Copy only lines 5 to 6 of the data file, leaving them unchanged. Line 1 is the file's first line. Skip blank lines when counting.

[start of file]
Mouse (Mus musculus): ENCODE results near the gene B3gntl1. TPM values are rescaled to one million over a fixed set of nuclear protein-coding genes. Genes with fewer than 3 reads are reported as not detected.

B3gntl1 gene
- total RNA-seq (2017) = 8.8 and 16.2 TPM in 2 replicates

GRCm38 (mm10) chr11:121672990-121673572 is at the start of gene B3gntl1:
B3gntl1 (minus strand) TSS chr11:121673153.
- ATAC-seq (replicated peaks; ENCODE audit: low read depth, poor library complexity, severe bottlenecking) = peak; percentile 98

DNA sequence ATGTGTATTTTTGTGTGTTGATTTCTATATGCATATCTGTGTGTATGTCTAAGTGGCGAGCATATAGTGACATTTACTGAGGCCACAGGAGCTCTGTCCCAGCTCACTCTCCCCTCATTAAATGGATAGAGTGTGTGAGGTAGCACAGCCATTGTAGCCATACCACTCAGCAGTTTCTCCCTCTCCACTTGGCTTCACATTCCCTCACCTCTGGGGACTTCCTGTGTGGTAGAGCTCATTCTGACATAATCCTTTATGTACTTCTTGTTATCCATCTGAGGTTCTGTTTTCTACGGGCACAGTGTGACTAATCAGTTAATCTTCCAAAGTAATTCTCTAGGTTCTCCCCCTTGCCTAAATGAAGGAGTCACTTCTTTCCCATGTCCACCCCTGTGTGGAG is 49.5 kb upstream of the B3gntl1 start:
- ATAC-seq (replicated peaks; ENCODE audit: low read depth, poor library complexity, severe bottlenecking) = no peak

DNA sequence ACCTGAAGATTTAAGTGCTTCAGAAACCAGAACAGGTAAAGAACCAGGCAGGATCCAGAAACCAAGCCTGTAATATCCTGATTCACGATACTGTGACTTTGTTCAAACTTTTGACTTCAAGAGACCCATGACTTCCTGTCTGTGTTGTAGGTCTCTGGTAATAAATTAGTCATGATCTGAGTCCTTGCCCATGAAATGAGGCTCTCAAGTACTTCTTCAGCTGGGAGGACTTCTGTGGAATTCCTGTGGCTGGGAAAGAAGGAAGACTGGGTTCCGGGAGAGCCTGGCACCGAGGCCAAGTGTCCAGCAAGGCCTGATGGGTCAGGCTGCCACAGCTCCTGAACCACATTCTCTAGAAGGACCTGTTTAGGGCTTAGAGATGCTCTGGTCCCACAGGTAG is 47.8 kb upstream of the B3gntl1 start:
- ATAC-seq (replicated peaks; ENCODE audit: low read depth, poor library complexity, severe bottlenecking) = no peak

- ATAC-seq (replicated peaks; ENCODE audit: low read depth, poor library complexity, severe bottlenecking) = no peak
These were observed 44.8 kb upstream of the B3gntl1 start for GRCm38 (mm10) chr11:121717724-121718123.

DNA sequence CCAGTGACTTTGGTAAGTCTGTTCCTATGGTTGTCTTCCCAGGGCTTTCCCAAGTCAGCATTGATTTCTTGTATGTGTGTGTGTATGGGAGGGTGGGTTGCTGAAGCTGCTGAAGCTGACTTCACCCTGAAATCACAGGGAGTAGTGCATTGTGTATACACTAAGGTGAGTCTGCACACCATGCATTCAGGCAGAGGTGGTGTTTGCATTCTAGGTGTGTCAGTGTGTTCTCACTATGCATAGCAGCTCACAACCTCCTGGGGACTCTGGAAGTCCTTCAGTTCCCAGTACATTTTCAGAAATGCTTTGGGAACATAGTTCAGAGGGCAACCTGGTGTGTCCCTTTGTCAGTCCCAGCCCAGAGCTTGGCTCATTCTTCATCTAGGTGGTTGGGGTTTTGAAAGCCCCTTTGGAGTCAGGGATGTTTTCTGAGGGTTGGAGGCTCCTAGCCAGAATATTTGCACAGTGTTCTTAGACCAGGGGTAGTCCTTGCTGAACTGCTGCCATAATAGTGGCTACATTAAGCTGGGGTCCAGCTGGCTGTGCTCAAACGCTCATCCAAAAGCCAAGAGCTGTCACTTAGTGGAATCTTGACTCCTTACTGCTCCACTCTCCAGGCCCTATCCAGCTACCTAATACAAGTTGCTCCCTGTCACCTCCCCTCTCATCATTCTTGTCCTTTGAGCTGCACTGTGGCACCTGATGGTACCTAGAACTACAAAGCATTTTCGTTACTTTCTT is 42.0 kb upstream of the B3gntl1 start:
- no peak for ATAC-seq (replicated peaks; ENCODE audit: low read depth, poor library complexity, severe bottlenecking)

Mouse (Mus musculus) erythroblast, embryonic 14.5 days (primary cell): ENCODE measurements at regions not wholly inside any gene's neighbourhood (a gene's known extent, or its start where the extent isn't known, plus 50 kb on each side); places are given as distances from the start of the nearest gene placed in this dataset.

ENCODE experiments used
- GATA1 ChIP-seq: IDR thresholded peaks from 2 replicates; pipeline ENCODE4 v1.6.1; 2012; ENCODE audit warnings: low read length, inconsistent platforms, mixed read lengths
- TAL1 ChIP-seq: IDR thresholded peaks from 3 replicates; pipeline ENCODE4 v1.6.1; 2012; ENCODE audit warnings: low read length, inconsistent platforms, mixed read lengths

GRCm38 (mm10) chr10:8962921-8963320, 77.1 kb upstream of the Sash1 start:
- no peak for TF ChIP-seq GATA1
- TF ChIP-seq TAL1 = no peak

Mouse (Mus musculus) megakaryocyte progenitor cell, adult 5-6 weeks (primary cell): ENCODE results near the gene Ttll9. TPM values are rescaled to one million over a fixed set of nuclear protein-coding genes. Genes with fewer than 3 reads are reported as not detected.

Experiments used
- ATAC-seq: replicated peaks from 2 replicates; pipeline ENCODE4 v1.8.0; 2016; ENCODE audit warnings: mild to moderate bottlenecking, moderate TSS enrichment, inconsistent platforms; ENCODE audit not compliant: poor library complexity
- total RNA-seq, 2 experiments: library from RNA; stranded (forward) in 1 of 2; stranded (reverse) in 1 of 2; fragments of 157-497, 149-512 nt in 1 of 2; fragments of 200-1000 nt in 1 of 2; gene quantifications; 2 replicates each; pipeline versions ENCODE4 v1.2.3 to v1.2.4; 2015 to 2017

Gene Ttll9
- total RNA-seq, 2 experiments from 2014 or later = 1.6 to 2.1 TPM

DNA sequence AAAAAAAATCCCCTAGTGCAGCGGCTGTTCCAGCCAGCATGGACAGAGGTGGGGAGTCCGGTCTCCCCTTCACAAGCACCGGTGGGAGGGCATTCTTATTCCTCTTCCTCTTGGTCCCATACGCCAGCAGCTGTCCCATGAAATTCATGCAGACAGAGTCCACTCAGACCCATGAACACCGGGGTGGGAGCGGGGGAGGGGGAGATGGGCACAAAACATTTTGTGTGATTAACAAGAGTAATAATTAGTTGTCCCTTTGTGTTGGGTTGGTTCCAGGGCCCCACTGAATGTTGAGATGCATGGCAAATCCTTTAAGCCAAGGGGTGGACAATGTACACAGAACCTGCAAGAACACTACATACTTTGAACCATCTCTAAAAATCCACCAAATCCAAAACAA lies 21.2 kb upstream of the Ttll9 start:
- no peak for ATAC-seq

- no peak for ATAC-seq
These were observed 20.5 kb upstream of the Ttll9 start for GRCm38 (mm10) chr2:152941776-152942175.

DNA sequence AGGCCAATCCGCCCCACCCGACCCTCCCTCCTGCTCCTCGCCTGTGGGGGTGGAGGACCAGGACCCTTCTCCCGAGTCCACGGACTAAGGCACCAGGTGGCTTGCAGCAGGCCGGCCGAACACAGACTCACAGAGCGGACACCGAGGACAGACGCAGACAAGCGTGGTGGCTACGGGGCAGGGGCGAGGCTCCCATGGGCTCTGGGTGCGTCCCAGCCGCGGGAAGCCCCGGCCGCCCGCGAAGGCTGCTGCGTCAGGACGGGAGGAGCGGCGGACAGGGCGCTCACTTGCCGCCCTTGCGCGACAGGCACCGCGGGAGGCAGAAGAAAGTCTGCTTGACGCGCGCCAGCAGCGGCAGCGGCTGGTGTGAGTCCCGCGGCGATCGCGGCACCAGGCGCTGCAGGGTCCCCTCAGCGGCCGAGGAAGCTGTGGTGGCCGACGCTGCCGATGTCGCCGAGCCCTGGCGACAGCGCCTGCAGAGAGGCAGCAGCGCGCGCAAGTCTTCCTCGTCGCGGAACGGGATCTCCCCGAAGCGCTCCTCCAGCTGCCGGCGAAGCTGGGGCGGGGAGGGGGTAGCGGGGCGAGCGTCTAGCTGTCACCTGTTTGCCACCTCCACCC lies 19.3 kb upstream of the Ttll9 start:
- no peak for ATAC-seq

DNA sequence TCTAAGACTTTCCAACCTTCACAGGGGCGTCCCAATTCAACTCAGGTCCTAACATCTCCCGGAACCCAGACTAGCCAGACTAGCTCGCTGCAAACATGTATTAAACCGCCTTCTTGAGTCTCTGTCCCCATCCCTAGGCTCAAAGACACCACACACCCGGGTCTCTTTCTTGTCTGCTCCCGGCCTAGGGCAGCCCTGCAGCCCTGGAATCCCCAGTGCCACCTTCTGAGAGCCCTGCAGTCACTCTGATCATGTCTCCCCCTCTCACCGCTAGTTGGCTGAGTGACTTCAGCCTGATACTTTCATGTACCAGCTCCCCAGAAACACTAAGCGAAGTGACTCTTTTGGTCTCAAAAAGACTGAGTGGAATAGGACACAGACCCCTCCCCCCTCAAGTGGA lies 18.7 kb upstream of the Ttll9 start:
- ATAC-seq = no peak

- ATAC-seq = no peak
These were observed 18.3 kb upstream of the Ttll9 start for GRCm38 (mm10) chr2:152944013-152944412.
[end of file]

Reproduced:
B3gntl1 (minus strand) TSS chr11:121673153.
- ATAC-seq (replicated peaks; ENCODE audit: low read depth, poor library complexity, severe bottlenecking) = peak; percentile 98